By Jason Nadeau
October 10, 2013 (ISN) – Often, parents of players in minor hockey are unsure of how to deal with scouts when they start showing up at the rink to watch your children play. Some people handle this new situation well and others can turn into nightmare-hockey-parents and potentially hurt their child’s reputation.
In fact, when I scout a game, says Nadeau, it is a rare occurrence when only one parent has come to chat with me. There’s nothing wrong with interacting with scouts, you just want to be diplomatic in your conversations. This is what I consider appropriate ways to interact with Scouts when they show up at the local rink:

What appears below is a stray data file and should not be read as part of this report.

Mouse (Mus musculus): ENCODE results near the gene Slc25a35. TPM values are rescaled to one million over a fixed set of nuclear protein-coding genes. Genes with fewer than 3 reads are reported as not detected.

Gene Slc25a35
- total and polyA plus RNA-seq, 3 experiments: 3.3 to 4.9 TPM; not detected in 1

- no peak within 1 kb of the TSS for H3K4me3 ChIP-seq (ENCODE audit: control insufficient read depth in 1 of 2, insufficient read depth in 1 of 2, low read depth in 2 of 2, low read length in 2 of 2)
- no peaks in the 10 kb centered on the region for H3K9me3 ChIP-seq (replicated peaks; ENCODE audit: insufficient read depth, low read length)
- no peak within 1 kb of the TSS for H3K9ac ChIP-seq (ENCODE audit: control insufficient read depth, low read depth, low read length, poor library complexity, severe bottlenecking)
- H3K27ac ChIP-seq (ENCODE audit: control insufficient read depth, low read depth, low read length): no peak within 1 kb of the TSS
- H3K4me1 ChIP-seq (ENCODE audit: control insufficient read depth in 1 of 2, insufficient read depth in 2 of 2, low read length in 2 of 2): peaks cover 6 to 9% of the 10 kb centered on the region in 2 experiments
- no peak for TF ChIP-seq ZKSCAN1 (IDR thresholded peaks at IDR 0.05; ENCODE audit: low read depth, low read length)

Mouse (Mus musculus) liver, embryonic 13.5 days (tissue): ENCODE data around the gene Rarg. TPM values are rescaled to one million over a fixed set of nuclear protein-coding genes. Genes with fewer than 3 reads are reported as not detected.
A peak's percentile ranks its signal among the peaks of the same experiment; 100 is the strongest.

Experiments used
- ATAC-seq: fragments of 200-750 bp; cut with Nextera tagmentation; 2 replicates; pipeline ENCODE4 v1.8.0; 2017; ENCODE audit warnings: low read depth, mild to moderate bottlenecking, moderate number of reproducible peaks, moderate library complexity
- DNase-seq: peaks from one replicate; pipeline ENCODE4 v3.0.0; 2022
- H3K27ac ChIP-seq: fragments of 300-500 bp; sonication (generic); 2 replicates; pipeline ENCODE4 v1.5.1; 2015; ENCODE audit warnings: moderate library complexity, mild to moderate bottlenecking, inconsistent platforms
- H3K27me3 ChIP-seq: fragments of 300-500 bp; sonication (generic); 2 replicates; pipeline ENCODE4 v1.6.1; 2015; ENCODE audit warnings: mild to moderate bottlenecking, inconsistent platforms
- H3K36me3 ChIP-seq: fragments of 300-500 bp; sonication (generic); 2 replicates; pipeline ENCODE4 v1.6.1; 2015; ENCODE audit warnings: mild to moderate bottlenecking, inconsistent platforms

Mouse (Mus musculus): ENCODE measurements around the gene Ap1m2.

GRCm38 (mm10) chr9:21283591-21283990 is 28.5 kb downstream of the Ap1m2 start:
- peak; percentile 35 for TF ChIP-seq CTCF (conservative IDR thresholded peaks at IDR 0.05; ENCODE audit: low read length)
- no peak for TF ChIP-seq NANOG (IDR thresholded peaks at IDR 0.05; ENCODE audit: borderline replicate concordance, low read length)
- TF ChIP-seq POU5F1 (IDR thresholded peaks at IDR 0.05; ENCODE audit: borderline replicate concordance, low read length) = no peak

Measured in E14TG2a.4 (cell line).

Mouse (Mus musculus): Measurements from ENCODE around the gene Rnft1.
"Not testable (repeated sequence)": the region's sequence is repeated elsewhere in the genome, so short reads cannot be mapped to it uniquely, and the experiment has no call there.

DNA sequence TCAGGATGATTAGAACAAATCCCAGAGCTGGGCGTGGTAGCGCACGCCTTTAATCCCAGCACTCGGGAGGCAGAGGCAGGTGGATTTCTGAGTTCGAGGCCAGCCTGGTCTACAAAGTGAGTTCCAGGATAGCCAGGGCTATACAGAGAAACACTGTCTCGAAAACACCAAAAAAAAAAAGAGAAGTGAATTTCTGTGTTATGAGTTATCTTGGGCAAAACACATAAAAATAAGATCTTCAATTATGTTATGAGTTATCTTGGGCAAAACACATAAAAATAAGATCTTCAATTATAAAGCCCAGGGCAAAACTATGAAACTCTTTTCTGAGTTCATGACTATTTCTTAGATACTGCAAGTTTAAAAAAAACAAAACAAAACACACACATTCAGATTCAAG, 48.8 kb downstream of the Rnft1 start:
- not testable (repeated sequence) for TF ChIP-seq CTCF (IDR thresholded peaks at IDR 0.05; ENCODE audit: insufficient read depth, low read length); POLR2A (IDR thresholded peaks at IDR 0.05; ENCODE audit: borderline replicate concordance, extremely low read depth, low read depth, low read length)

-Introduce yourself and tell him who your son is – it is usually obvious anyway after the first cheer or overly ecstatic yell of encouragement.
-If asked, answer questions about your son (and not your son’s teammates).
-Upon request, provide contact information or set up a personal interview. This is also a good spot to inform them that the team has a scouting package and if they are interested, you can either get it for them or direct them to the person that hands them out. I’ve yet to say no to a scouting package.
-Most scouts will have their own scouting information from their organization or from a professional scouting program such as RinkNet. However, these sources are not always accurate, complete, or up-to-date.
-Let them do their job. Feel free to chat but recognize that they are working; after a few minutes of polite conversation, thank them for their time and move on. Please don’t waste their time; they are working.